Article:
Last week, Mark Zuckerberg, the CEO of Meta, combined Instagram with Threads, a brand-new Twitter-like site.
Five days after its introduction, Threads has already established itself as a haven for cryptocurrency scammers. On numerous social networking sites, members of the global Web3 and crypto communities are posting advisories to warn unwary victims about the financial risks posed by these con artists. According to reports, impersonated verified cryptocurrency accounts that are active on Twitter are engaging potential victims on Threads.
A DeFi platform called Wombex Finance recently informed its 78,600 Twitter followers that Threads was copying it. The person behind this bogus Wombex account on Threads is still unknown, but the company seems to think it might be a risky con artist.
The company shared a screenshot of their fictitious Threads profile in a tweet over the weekend with the message, “Please be informed that the Wombex Finance does not have an account on the Threads platform.
Attention, #WombexWarriors! ?
Please be aware that Wombex Finance DOES NOT have an account on the Threads platform.
Any account claiming to be Wombex Finance on that platform is fraudulent and is operated by a scammer!
To avoid scams, always refer to our official channels:… pic.twitter.com/uU8fc2lTiB
— Wombex (@WombexFinance) July 8, 2023
On well-known social networking platforms like Twitter, Instagram, Telegram, and LinkedIn, scammers have been known to look for victims.
The FBI had officially warned job searchers using LinkedIn last year to avoid contact with strangers, especially when discussing money and cryptocurrencies. The FBI issued a notice after hearing claims that, by June of last year, LinkedIn members had collectively lost between $200,000 and $1.6 million as a result of cryptocurrency frauds.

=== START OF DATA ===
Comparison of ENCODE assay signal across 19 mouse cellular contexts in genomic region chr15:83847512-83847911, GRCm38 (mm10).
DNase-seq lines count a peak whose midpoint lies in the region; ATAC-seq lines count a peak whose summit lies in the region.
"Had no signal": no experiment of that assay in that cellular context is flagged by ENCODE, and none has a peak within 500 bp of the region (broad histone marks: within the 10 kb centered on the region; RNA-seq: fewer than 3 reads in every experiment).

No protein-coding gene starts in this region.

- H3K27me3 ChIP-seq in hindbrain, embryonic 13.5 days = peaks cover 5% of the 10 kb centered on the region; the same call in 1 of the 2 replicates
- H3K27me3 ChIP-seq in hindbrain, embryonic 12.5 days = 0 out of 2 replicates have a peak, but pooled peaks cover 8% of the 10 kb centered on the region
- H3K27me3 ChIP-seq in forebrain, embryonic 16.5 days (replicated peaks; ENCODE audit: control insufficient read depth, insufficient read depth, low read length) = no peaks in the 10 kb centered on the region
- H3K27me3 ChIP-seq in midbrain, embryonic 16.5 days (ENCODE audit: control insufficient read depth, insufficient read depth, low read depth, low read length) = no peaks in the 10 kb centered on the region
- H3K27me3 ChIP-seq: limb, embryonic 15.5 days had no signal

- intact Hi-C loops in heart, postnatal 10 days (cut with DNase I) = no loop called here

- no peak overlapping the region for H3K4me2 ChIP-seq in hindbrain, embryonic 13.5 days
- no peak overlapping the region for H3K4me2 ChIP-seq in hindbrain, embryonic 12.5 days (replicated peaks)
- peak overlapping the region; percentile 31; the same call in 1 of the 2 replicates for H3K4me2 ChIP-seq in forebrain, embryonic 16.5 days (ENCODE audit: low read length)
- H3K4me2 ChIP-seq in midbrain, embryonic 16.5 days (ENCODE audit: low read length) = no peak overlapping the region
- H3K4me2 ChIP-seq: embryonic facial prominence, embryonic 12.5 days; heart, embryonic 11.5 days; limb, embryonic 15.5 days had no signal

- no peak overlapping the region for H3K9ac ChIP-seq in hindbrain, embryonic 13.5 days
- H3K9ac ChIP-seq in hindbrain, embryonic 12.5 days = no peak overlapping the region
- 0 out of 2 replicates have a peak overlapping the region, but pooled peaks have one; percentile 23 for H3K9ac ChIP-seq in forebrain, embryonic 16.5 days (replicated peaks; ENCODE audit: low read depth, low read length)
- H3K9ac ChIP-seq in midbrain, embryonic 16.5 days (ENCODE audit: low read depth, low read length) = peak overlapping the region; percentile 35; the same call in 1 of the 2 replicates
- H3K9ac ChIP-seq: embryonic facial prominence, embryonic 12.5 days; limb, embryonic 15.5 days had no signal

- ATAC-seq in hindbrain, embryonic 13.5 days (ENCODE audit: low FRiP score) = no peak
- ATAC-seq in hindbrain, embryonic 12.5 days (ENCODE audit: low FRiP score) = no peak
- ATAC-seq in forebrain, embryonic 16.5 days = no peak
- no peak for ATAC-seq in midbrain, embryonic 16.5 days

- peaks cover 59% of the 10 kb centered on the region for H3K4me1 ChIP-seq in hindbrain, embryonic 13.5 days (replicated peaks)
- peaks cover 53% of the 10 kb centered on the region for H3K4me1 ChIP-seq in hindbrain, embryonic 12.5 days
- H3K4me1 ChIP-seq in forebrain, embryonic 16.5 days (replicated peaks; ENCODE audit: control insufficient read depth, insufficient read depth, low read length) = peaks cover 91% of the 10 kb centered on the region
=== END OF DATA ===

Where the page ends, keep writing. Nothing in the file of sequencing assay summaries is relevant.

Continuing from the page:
Now that Zuckerberg is allegedly using Instagram’s vast global userbase of 2.35 billion monthly active users to support the Threads platform, it seems quite expected that cryptocurrency scammers would want to increase their presence on this new platform.
Leonidas, a well-known figure in the NFT community, revealed to his 93,000 Twitter followers that he is one of numerous well-known members of the community that are being impersonated on Threads. Leonidas has the handle @LeonidasNFT on Twitter.
I and many other large NFT accounts are being impersonated by scammers on Threads.
I just created my official Threads account to help:
Please go follow it and spread the word.
The scammer has already gotten 140 replies and nobody seems to know. pic.twitter.com/5nmXmfuvk3
— Leonidas (@LeonidasNFT) July 7, 2023
A wealthy member of the NFT community by the Twitter handle @machibigbrother also suffered a similar online end after his bogus account was discovered on Threads over the weekend.
Damn dude you already have a scam account on threads pic.twitter.com/QTDv3V39H7
— Nataly (NLC) (@NLC972) July 6, 2023
Community users have cautioned others against thoroughly verifying someone’s identity before communicating with them on the new platform after these fraudulent Web3 profiles were discovered on Threads.
People who interact with dubious links advertising crypto airdrops or giveaways run the risk of losing their cryptocurrency holdings.
H1 2023 Web3 Security Statistics
?Total losses from hacks, phishing scams, and rug pulls in Web3 reached $655.61 million in the first half of 2023.
108 attacks -> $471.43M
Phishing scams -> $108M
110 rug pulls -> $75.87M pic.twitter.com/8Q9kmDETfQ
— Beosin Alert (@BeosinAlert) June 30, 2023
Web3 security company Beosin reports that in the first half of 2023, the total damages from hacks, phishing schemes, and rug pulls in Web3 have already reached $655.61 million.
The most prevalent type of cryptocurrency fraud is phishing scams, which target victims by sending them emails or messages that appear to be from reliable sources.